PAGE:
Bohemian Rhapsody Year: 2018 Rating: PG-13 Length: 134 minutes / 2.23 hours It's difficult to hate a film that's filled with so many great songs. Fortunately for Bohemian Rhapsody (2018), almost all of Queen's greatest hits are pulled out and strung together to cover a rather large timeframe of 15 years. Of course, like most musical biopics, it does tend to hit the same notes as predecessors before it. Perhaps this is merely due to the "rock and roll" lifestyle, but I couldn't help but see similar situations in films like De-Lovely (2004), Ray (2004), and Walk the Line (2005). While the cultural landscape has changed a lot from the 1970s and 1980s until now, some of the film's "reveals" that would have been a little more shocking (i.e. Freddie's homosexuality) were perhaps lessened due to the fairly famous end of this talented singer. That being said, some of the lyrics of these well-known songs take on a strikingly more poignant context during the recreated Live Aid concert in...
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BOOK: Self-Editing for Fiction Writers (1993)

Self-Editing for Fiction Writers: How to Edit Yourself into Print Year: 1993 Authors: Renni Browne and Dave King Length: 237 pages Even though this book was published 25 years ago, its advice for aspiring authors is timeless. From those just starting to veterans still polishing their craft, Self-Editing for Fiction Writers is perhaps even more relevant today than when it was initially released. After all, the pre-eminence of self-published authors has spawned a plethora of poorly-written and amateur works that seriously need some form of editing. On the plus side, the more self-published authors who take the advice in this book and put it to good use, then perhaps there will be less of a stigma against them in the future. Breaking down the editing process into 12 distinct parts, this book shows the reader—through numerous examples—how a lousy piece of prose can be edited into something much more palatable. That being said, there are a lot of examples, some of which take up multiple pages. Occasionally, the errors...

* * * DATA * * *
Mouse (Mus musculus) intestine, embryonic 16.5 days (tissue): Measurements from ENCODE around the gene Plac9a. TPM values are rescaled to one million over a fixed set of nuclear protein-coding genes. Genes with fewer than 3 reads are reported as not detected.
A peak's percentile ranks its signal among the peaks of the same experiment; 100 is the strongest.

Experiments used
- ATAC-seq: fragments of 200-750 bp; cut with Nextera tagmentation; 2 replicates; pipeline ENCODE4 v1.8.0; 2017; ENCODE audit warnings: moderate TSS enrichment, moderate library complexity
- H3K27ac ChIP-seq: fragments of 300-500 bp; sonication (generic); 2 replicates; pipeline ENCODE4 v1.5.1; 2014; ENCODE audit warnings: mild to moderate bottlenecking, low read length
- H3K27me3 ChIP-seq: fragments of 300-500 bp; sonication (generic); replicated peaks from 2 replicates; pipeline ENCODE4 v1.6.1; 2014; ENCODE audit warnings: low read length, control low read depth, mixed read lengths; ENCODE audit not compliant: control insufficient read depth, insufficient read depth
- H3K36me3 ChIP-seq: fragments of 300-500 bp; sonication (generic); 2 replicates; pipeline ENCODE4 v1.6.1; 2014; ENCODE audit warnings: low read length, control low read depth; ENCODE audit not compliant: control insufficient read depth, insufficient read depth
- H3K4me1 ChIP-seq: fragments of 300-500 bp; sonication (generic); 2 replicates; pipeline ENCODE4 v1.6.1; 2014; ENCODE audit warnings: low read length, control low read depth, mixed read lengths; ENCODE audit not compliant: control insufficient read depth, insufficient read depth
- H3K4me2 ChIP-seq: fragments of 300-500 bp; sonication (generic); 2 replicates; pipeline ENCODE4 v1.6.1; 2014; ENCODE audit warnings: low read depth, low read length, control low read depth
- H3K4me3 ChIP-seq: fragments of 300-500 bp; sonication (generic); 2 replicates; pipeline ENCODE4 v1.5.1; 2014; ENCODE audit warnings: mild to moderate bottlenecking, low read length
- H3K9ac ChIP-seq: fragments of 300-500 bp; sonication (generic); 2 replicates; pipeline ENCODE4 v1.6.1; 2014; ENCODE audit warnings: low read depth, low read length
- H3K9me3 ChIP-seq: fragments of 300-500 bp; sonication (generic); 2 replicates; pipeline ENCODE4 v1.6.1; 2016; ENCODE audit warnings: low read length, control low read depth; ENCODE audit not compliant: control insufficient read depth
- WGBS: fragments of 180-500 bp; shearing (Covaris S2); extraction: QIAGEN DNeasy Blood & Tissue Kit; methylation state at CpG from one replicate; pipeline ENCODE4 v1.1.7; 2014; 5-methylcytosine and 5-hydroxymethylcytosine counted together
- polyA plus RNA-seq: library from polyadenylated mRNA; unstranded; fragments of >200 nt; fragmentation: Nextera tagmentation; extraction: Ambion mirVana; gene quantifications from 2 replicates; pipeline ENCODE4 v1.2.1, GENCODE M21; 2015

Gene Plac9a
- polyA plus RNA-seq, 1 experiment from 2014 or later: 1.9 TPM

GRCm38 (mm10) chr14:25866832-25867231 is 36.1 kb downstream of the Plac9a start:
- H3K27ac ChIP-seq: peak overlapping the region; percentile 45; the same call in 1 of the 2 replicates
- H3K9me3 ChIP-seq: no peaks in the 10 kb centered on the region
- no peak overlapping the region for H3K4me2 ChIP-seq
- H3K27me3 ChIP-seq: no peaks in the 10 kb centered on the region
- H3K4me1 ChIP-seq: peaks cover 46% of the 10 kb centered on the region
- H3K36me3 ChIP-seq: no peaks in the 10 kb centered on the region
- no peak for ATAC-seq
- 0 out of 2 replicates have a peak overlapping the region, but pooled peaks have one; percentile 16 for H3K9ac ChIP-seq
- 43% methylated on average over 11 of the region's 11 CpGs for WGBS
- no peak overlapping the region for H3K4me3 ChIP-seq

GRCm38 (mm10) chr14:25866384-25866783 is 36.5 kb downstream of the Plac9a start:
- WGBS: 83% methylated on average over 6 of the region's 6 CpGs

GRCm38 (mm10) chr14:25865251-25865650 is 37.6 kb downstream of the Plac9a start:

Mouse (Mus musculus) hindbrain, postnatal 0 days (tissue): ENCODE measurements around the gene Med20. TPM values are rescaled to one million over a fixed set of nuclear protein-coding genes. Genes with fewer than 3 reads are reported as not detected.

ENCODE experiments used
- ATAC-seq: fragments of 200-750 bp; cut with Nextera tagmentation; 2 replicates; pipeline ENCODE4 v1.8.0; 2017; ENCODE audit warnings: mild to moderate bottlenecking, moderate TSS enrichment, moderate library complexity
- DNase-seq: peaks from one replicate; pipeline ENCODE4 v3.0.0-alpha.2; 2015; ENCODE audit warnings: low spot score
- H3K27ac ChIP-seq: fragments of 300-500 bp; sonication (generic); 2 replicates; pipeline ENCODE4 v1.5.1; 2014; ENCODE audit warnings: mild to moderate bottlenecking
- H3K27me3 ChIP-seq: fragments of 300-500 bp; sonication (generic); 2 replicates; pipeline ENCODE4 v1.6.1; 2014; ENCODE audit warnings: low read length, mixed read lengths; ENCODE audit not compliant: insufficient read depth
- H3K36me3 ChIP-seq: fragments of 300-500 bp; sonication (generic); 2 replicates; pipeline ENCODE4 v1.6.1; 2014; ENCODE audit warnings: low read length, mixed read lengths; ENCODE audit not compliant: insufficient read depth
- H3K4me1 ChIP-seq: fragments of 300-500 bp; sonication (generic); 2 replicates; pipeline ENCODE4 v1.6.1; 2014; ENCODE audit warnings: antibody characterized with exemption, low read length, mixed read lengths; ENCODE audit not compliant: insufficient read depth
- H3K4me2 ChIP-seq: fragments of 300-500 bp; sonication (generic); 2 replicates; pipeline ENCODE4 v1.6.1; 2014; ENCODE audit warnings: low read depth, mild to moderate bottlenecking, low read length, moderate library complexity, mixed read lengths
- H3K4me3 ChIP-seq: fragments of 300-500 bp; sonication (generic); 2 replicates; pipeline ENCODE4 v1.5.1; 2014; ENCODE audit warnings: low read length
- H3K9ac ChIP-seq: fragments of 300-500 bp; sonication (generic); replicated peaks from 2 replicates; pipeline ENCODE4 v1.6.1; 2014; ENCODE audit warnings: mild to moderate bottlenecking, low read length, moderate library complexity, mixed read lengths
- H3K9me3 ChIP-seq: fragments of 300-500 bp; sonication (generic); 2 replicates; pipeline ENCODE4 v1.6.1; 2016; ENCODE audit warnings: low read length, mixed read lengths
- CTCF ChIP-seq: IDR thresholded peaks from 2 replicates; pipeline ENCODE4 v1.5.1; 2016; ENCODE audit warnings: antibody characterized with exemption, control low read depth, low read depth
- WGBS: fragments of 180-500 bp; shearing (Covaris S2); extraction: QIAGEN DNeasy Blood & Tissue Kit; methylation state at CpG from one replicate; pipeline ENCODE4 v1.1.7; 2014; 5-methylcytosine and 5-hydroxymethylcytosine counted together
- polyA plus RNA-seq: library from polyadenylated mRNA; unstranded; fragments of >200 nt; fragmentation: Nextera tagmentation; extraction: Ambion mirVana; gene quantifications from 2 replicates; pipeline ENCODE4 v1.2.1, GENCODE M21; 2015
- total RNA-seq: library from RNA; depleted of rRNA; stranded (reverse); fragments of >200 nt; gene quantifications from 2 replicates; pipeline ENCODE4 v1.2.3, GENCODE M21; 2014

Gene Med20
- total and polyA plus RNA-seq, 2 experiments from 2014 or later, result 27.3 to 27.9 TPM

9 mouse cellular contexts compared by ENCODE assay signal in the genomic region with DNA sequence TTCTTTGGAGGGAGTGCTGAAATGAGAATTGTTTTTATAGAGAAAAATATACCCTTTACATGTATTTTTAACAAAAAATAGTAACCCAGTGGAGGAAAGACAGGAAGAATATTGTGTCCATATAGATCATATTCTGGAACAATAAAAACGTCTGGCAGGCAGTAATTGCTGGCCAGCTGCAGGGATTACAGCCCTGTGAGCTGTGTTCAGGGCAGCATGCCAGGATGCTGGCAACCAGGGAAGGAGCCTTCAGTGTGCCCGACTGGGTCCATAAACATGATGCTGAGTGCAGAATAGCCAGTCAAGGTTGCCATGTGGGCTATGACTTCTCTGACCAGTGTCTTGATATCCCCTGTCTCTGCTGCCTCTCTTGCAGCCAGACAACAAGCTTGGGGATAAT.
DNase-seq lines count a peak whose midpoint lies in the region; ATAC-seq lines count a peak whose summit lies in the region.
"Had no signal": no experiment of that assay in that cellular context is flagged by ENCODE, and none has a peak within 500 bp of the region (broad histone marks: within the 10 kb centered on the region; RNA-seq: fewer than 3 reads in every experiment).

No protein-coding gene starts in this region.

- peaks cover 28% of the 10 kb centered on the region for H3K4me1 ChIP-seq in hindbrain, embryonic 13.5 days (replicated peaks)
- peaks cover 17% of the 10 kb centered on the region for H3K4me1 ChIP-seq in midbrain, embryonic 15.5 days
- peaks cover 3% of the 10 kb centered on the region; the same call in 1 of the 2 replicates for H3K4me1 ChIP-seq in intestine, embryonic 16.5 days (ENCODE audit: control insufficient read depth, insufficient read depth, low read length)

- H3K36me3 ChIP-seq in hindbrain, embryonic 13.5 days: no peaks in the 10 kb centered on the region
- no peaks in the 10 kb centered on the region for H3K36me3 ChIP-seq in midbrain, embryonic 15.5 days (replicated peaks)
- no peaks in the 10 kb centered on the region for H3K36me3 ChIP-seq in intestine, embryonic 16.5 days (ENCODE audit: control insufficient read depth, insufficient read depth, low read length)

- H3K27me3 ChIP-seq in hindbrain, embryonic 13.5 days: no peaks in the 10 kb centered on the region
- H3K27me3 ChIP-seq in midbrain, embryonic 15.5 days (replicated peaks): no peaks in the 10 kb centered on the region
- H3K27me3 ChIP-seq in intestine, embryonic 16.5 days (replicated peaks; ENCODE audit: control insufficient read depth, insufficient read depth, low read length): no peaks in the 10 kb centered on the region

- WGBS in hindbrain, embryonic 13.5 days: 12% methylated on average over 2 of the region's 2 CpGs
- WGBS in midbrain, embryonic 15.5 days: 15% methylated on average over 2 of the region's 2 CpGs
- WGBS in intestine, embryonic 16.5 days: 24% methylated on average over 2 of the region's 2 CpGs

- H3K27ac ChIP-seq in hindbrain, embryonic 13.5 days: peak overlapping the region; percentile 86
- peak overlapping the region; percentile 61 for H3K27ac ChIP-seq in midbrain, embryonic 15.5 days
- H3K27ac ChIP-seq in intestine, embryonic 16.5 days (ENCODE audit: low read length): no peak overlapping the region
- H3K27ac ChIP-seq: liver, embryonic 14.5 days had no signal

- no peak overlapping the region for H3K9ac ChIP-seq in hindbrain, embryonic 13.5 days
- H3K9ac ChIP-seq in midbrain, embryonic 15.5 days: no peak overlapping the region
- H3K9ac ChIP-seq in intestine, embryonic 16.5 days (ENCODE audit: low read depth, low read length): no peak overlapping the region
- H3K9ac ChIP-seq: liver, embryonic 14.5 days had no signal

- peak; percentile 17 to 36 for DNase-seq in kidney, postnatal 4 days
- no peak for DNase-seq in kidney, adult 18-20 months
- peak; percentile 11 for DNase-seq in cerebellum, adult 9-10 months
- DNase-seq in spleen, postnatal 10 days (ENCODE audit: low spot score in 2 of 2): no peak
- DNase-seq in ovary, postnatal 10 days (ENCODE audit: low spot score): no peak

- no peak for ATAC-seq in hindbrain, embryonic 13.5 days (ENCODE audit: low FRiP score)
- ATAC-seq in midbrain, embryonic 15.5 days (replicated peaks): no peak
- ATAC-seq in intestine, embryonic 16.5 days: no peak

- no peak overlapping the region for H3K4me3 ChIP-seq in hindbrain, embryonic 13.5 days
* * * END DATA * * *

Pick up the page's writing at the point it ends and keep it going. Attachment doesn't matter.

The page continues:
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BOOK: A Closed and Common Orbit (2017)

A Closed and Common Orbit Year: 2017 Author: Becky Chambers Length: 690 minutes / 11.50 hours After the refreshing sci-fi The Long Way to a Small, Angry Planet, I was ready to follow the crew of the Wayfarer to their next adventure. Unfortunately, the sequel, A Closed and Common Orbit, decided to take a path more akin to The Godfather Part II (1974). Instead of following the main characters of the first story, this sequel delved into the new life of the AI now known as Sidra, while also interspersing a quasi-related prequel story of one of the new characters introduced in this book. Fortunately, these two stories were well paced against each other. Even though I feel readers could pick up this book without having read The Long Way to a Small, Angry Planet, there are certainly a few details about the diverse races found in this universe left out of this book—probably for the sake of brevity. This didn’t necessarily detract from the enjoyment of A Closed and Common...
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BOOK: Dreadfully Ever After (2011)

Dreadfully Ever After Year: 2011 Author: Steve Hockensmith Length: 287 pages While the original Pride and Prejudice and Zombies was a combination most people never knew they needed, apparently making it into a trilogy was the next logical conclusion. Combined with the prequel, Dawn of the Dreadfuls, Dreadfully Ever After puts the series to rest with a sequel that seems to re-hash a lot of similar ideas presented in Pride and Prejudice and Zombies, but with enough connection to the prequel and at least one or two original ideas that helped to round out the characters. These new ideas were logical extrapolations from the events that concluded Pride and Prejudice and Zombies, so they weren’t necessarily shocking, but still entertaining to pull the thread nonetheless. I think, overall, I prefer the prequel and sequel to the original Austen/monster mashup. It probably helped that both were written by the same author, who was essentially writing fan fiction based on the idea that this romantic classic could be combined with the undead. Dawn...